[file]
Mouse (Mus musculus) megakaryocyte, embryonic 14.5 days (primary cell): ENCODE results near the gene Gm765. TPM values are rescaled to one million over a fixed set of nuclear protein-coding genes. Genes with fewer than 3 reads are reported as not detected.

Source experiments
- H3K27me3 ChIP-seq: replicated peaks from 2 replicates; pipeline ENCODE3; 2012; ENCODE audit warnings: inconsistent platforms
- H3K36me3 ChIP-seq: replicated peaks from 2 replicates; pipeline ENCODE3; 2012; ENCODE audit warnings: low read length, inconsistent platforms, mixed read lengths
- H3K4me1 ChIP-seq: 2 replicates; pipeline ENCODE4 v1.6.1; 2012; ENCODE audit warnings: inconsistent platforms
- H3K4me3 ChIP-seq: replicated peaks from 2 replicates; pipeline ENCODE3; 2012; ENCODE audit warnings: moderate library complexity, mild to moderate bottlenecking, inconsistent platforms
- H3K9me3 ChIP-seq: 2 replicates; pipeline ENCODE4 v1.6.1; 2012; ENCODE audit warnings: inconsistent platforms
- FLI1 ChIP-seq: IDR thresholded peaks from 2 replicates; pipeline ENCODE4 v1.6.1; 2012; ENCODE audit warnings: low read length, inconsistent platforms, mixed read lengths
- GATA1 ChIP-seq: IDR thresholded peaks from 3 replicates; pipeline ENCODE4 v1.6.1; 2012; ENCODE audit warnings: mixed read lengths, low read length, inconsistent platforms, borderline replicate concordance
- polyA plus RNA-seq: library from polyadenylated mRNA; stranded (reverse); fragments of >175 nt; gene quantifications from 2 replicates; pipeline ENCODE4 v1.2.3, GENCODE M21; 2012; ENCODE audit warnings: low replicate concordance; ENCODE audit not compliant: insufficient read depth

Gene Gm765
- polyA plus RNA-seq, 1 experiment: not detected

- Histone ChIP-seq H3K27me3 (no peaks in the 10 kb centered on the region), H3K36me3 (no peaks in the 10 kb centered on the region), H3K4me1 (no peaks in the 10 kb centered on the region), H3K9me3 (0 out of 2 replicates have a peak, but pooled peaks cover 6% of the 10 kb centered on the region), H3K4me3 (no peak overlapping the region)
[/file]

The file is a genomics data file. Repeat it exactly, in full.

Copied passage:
Mouse (Mus musculus) megakaryocyte, embryonic 14.5 days (primary cell): ENCODE results near the gene Gm765. TPM values are rescaled to one million over a fixed set of nuclear protein-coding genes. Genes with fewer than 3 reads are reported as not detected.

Source experiments
- H3K27me3 ChIP-seq: replicated peaks from 2 replicates; pipeline ENCODE3; 2012; ENCODE audit warnings: inconsistent platforms
- H3K36me3 ChIP-seq: replicated peaks from 2 replicates; pipeline ENCODE3; 2012; ENCODE audit warnings: low read length, inconsistent platforms, mixed read lengths
- H3K4me1 ChIP-seq: 2 replicates; pipeline ENCODE4 v1.6.1; 2012; ENCODE audit warnings: inconsistent platforms
- H3K4me3 ChIP-seq: replicated peaks from 2 replicates; pipeline ENCODE3; 2012; ENCODE audit warnings: moderate library complexity, mild to moderate bottlenecking, inconsistent platforms
- H3K9me3 ChIP-seq: 2 replicates; pipeline ENCODE4 v1.6.1; 2012; ENCODE audit warnings: inconsistent platforms
- FLI1 ChIP-seq: IDR thresholded peaks from 2 replicates; pipeline ENCODE4 v1.6.1; 2012; ENCODE audit warnings: low read length, inconsistent platforms, mixed read lengths
- GATA1 ChIP-seq: IDR thresholded peaks from 3 replicates; pipeline ENCODE4 v1.6.1; 2012; ENCODE audit warnings: mixed read lengths, low read length, inconsistent platforms, borderline replicate concordance
- polyA plus RNA-seq: library from polyadenylated mRNA; stranded (reverse); fragments of >175 nt; gene quantifications from 2 replicates; pipeline ENCODE4 v1.2.3, GENCODE M21; 2012; ENCODE audit warnings: low replicate concordance; ENCODE audit not compliant: insufficient read depth

Gene Gm765
- polyA plus RNA-seq, 1 experiment: not detected

- Histone ChIP-seq H3K27me3 (no peaks in the 10 kb centered on the region), H3K36me3 (no peaks in the 10 kb centered on the region), H3K4me1 (no peaks in the 10 kb centered on the region), H3K9me3 (0 out of 2 replicates have a peak, but pooled peaks cover 6% of the 10 kb centered on the region), H3K4me3 (no peak overlapping the region)